W3C home > Mailing lists > Public > public-appformats@w3.org > September 2006


From: Doug Schepers <doug@schepers.cc>
Date: Fri, 1 Sep 2006 12:07:40 -0400
To: "'L. David Baron'" <dbaron@dbaron.org>, <public-appformats@w3.org>, <www-forms@w3.org>
Message-Id: <20060901160743.504E24BBB5@postalmail-a3.dreamhost.com>

Hi, David-

L. David Baron wrote:
| I mean it was a mistake that the WG said no to content sniffing.  (I
| would have preferred to do it based on the presence of the XML
| declaration, "<?xml ... ?>".)
| In particular, content sniffing would have allowed migration to XHTML
| without waiting for the vast majority of browsers to support it.
| I'm also unhappy about the other steps that the HTML working group has
| taken to reduce ease of migration to XHTML:  for example, by insisting
| that other specifications that have special rules for HTML (such as
| CSS's rules for handling backgrounds on the body element)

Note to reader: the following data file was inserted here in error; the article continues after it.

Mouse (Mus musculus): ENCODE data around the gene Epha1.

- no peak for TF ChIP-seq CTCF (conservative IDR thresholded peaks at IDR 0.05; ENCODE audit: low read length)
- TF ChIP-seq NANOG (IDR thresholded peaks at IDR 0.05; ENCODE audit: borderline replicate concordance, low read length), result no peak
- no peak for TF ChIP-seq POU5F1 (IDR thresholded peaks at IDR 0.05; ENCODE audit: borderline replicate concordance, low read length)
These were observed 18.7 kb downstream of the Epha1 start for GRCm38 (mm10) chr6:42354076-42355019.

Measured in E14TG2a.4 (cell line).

| make them not apply to XHTML.

I personally advocate easing the transition, as well (though I'm not sure it
should be done on the PI).  These are not intrinsic technical problems, of
course, they are merely problems of specification.  The W3C made these
rules, and the W3C can change them, if there is sufficient cause and will to
do so.  

What would have to be done to clear up this false dichotomy, and who would
have to do it?  Something silly like this should not be allowed to cause
such needless debate.

The 2 sticking points seem to be certain decisions made by the HTML WG, and
a certain contentious point about whether a UA can be allowed to fail
gracefully (perhaps using non-XML facilities) when encountering
well-formedness or validity errors.  Perhaps we should ask the relevant
bodies to clarify and/or errata these points? 

Received on Friday, 1 September 2006 16:08:31 UTC

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